Hairstylist/Cosmetologist. Your stylists are the heart of your salon staff. Every state requires stylists to be licensed cosmetologists, so you’ll want to check their credentials when they apply for a job. A cosmetology license typically allows the holder to cut and color hair, and give manicures and facials. Ordinarily, additional licensing is necessary for services such as massage therapy, but it’s possible your cosmetologist will be permitted to give hand and foot massages without extra licenses. Check with your state’s board of cosmetology to see what the requirements are.
Hairstylists usually are paid in one of two ways: on straight commission or on a salary basis. Commission-based stylists usually earn 35 to 50 percent for each service they provide. Salary-based compensation is becoming more common and is actually easier to calculate since wages are typically paid on an hourly basis. The U.S. Bureau of Labor Statistics (BLS) says the median salary for hairdressers, hair stylists and cosmetologists, all of whom are lumped into a single statistical category, is $22,770, or $10.95 per hour.
A third compensation method, salary plus commission, is now fairly common. This arrangement can help increase business since the hairstylists are guaranteed a salary but earn a premium (commission) for every customer they serve.
Shampoo/Salon Assistant. This is the person who shampoos clients’ hair while the stylist is finishing up another client. He or she may also fold towels, sweep up hair clippings, and provide other general assistance around the shop. Often these assistants are newly minted cosmetology graduates who are looking for experience in the industry, or licensed assistants who haven’t yet completed enough hours to become a fully licensed stylist. Salon assistants earn minimum wage or a little more. Recruiter.com says the median annual income for a shampooer is $17,900.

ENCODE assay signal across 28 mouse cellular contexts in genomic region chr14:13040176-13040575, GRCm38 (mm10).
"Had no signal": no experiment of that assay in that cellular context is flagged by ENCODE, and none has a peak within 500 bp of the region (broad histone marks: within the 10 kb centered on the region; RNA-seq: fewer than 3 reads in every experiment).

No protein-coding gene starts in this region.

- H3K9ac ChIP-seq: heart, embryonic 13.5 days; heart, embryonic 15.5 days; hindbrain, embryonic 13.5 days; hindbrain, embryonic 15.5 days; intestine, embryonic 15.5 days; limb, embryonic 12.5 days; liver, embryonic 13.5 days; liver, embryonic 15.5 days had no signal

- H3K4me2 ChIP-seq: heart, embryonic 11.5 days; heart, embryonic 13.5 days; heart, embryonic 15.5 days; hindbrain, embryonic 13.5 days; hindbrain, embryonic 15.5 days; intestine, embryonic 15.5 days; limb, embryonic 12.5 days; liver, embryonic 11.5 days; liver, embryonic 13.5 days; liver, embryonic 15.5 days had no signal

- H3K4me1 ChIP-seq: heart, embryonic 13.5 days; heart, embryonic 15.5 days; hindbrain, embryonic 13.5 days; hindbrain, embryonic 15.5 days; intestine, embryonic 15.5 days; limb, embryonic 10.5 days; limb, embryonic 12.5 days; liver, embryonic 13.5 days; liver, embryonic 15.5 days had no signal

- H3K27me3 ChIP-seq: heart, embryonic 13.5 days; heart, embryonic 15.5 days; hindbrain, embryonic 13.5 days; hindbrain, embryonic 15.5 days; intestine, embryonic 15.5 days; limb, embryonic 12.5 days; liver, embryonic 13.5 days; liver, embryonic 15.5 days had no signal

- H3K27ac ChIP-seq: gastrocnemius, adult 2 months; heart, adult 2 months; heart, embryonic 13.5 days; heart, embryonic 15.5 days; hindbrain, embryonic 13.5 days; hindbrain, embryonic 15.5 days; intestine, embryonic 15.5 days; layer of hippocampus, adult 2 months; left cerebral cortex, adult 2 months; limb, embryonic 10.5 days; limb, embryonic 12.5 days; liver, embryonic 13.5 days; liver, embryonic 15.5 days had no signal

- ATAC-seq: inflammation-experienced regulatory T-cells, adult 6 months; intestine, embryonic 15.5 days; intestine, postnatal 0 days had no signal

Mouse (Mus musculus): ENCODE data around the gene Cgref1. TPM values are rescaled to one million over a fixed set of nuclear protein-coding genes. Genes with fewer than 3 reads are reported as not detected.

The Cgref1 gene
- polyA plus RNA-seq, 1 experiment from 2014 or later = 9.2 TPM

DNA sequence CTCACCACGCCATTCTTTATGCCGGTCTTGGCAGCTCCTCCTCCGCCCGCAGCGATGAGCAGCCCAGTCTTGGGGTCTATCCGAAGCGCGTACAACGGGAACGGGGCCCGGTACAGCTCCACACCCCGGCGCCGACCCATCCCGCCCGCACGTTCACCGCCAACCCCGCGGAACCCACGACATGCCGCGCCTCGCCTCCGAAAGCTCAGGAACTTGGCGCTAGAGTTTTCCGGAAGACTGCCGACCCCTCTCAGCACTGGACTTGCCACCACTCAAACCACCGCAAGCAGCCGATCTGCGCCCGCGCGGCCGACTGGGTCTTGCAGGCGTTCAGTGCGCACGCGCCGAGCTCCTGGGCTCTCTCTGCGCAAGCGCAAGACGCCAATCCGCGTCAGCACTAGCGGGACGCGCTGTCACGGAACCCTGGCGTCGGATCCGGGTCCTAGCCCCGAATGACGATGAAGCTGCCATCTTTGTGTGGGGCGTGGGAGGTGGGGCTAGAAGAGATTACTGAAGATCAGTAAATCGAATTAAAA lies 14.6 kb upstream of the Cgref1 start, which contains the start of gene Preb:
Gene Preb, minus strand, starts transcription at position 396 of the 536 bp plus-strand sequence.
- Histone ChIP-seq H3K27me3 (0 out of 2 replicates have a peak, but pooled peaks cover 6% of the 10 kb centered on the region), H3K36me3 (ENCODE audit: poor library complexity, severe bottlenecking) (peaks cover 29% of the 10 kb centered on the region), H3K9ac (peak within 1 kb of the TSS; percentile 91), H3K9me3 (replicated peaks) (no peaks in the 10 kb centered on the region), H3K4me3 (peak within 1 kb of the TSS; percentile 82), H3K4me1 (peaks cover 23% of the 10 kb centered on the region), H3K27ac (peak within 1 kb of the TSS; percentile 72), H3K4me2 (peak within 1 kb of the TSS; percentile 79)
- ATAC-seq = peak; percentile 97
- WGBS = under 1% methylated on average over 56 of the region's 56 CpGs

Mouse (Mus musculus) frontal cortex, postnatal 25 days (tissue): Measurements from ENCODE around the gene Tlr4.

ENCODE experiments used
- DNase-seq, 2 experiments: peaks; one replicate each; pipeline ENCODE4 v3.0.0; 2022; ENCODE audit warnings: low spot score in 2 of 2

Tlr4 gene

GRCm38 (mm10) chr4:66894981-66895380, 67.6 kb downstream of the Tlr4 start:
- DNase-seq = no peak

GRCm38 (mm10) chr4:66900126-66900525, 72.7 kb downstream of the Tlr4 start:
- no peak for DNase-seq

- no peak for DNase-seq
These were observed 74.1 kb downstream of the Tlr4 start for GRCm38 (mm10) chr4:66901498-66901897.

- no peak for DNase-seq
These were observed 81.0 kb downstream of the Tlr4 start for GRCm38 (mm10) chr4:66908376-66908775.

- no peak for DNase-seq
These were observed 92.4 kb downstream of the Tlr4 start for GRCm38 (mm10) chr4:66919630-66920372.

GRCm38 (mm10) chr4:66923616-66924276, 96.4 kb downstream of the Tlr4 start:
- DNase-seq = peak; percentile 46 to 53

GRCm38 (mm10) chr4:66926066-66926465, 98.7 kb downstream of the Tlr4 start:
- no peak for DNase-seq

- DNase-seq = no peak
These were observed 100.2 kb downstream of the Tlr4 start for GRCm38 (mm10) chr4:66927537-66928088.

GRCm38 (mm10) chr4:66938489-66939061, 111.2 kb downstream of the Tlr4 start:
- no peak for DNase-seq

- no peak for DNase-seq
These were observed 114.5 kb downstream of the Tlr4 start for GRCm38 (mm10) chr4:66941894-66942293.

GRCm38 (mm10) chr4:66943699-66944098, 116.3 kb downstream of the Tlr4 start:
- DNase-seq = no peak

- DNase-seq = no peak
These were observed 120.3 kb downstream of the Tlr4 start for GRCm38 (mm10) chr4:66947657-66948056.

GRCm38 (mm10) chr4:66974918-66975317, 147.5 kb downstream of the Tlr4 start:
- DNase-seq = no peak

Receptionist. In addition to greeting customers, the receptionist answers the phone, books appointments, gives directions, cashes out customers, and performs various other customer service duties like making coffee or even hanging up coats for clients. You should put this person in charge of the salon sound system, and make sure they're extremely knowledgeable about the salon products you sell. A receptionist is usually paid a median wage of $12.49 per hour, according to the BLS.
Manicurist. This professional provides services like manicures, pedicures, and acrylic nail application and tipping, and must be a licensed cosmetologist. According to the BLS, a manicurist earns a median salary of $19,220.
If you're going to be running a spa in addition to a hair salon, you'll need the following staff:
Aesthetician. Aestheticians hold a special license from the state so they can provide services like facials, waxing, massage and other specialty body-care services. Often this person also does makeup consultations and application, especially if there’s no room in the budget to hire a dedicated makeup artist. The BLS reports that skin-care specialists like aestheticians have median annual earnings of $28,640.
Massage Therapist. Although an aesthetician can provide massage services, a massage therapist has a higher level of training and additional expertise. Most states require these professionals to hold a massage therapist license. According to the BLS, the average wage for a massage therapist is $35,970.